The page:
MigliaTV software features a new clear design with a simple user interface. The software has been redesigned for improved usability. MigliaTV's new features include a toolbar in the scheduled recording window and new icons, allowing easier access to the 'Add to iTunes', 'Burn to DVD', 'Show in Finder' and 'Play' functions. MigliaTV software includes support for image cropping on live recordings for MPEG-4 and DivX formats. This enables you to create perfect looking videos in 16:9 format for AppleTV.

MigliaTV software is available for TVMax+, TVMax, and EvolutionTV as a free download.

The MigliaTV software download will remove earlier TVMax+ and EvolutionTV installations. Your recordings, schedules, and channel lineups will be kept.

iFreeMem - The Memory Optimizer for Mac OS X

PR: Free system memory for better application performance. A quick and easy alternative to either a reboot or RAM upgrade to get defragmented free memory.

If you are in the middle of using an application and the system becomes unresponsive for several seconds it could be the memory manager working and claiming back some of the Inactive memory for your application to use, if you wish to avoid this then iFreeMem may be for you.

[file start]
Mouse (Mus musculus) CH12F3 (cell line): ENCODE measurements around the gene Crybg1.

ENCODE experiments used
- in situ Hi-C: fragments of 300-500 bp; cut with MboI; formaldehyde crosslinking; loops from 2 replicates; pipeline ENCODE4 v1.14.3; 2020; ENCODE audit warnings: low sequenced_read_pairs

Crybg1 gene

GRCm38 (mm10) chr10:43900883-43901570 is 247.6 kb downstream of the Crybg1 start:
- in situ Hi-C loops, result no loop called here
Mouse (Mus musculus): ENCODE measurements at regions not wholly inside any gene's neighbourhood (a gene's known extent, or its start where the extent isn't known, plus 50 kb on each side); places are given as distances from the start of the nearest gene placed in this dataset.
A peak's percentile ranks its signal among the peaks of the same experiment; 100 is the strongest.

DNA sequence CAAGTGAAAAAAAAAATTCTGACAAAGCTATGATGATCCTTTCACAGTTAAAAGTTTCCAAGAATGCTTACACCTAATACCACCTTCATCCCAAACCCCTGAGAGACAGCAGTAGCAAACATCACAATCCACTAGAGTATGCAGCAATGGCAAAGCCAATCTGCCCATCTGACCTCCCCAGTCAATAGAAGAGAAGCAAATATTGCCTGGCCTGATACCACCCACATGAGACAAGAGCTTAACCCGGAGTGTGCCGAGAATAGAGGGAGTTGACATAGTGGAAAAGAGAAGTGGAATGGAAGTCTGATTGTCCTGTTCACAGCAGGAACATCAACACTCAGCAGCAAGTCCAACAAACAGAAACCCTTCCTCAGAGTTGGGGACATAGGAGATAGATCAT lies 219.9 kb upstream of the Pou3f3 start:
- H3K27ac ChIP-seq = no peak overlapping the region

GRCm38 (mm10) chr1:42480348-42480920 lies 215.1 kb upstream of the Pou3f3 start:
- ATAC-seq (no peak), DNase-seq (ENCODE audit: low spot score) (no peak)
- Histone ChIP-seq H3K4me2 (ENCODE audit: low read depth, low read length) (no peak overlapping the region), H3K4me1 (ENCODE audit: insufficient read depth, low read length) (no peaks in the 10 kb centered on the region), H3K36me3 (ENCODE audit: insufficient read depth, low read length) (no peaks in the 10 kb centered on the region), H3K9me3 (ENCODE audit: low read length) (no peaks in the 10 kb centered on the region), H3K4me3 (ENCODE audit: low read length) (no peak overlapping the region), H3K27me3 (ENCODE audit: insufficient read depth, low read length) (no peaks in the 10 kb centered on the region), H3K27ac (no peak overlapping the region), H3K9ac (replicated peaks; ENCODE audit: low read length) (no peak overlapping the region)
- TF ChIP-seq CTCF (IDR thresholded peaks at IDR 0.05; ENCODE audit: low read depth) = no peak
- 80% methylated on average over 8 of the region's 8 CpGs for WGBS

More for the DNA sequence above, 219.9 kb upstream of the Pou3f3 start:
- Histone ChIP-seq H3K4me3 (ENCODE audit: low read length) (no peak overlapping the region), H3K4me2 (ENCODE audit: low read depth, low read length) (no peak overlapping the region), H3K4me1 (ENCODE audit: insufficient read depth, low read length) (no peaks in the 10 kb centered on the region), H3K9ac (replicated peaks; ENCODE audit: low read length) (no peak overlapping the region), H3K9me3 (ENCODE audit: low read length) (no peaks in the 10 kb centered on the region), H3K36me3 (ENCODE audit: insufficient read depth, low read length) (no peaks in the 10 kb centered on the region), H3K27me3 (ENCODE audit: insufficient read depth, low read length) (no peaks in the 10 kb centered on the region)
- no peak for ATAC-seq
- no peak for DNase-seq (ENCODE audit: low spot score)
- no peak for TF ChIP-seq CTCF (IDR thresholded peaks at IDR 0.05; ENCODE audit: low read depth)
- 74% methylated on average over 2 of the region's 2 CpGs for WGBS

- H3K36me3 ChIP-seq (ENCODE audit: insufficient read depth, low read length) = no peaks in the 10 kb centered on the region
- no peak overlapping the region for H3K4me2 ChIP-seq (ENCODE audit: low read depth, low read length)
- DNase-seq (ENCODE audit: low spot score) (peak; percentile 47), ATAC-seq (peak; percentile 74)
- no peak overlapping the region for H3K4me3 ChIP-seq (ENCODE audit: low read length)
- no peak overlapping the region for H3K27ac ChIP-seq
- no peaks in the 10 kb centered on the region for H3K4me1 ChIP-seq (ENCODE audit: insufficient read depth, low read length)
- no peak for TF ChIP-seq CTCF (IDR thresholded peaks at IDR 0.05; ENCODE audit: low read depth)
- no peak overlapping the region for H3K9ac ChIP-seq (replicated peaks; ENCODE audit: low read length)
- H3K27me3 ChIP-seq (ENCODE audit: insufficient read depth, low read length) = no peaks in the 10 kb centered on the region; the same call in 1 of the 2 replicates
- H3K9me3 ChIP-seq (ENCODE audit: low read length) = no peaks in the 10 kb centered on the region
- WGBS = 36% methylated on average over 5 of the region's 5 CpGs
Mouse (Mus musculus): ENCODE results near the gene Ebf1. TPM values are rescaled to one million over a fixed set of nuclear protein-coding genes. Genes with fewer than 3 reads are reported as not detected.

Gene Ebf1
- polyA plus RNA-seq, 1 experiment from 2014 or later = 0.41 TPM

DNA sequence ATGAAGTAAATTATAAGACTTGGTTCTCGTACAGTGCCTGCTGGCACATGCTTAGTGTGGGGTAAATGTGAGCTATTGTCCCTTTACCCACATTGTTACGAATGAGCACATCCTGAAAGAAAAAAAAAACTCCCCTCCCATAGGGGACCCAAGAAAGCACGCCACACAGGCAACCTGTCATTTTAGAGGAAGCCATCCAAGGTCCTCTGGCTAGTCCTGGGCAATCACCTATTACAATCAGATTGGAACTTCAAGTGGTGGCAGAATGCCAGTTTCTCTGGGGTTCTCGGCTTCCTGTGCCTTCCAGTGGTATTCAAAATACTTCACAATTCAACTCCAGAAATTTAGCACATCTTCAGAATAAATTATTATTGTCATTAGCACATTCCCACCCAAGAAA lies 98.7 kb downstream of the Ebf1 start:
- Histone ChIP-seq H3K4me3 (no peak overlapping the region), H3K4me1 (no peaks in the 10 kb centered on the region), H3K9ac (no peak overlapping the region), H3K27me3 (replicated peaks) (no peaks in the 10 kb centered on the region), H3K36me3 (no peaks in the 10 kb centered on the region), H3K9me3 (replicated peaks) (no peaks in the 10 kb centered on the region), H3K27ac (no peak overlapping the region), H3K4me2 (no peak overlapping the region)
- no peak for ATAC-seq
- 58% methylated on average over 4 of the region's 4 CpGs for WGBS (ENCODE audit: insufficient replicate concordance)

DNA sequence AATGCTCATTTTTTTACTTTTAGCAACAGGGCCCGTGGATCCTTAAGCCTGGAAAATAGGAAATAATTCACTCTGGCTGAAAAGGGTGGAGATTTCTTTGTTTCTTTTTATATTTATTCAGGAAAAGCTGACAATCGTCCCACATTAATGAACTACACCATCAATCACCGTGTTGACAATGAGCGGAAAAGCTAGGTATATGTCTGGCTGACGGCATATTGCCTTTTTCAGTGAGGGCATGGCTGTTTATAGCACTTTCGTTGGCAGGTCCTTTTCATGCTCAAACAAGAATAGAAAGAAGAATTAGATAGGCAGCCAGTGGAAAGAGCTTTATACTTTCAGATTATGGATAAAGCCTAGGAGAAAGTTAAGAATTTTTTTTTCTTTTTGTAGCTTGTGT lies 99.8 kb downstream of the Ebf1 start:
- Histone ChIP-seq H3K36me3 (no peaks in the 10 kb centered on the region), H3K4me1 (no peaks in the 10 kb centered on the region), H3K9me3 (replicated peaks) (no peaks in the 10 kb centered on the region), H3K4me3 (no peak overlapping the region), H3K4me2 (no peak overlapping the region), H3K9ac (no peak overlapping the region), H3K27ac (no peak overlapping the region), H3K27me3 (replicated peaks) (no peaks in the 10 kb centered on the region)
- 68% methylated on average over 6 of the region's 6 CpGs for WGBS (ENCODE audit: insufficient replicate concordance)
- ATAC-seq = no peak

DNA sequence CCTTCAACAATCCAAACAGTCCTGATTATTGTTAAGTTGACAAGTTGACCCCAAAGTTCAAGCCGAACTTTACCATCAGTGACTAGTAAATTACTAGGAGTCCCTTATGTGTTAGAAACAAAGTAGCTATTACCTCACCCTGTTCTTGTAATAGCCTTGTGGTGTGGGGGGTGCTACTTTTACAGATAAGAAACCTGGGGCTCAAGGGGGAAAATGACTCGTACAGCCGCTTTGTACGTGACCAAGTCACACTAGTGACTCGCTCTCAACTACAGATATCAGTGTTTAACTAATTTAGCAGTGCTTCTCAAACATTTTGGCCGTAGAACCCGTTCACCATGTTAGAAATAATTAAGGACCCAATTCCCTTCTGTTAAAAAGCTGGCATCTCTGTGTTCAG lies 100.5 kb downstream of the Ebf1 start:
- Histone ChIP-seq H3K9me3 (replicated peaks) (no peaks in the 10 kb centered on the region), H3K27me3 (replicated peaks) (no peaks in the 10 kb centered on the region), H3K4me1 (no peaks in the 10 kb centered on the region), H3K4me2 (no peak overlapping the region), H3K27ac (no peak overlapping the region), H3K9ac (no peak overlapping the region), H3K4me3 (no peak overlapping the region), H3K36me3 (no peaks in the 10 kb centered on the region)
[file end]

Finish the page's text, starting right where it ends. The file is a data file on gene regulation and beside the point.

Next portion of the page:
Some scenarios where iFreeMem can be useful:

  • You have been busy on your laptop preparing for a presentation meeting and you would rather not have the system become unresponsive in the middle of your demo, might be worth running iFreeMem shortly before the meeting.
  • You are a musician or DJ, about to do a live performance or session using your Mac, you want to ensure everything will run smoothly and on cue.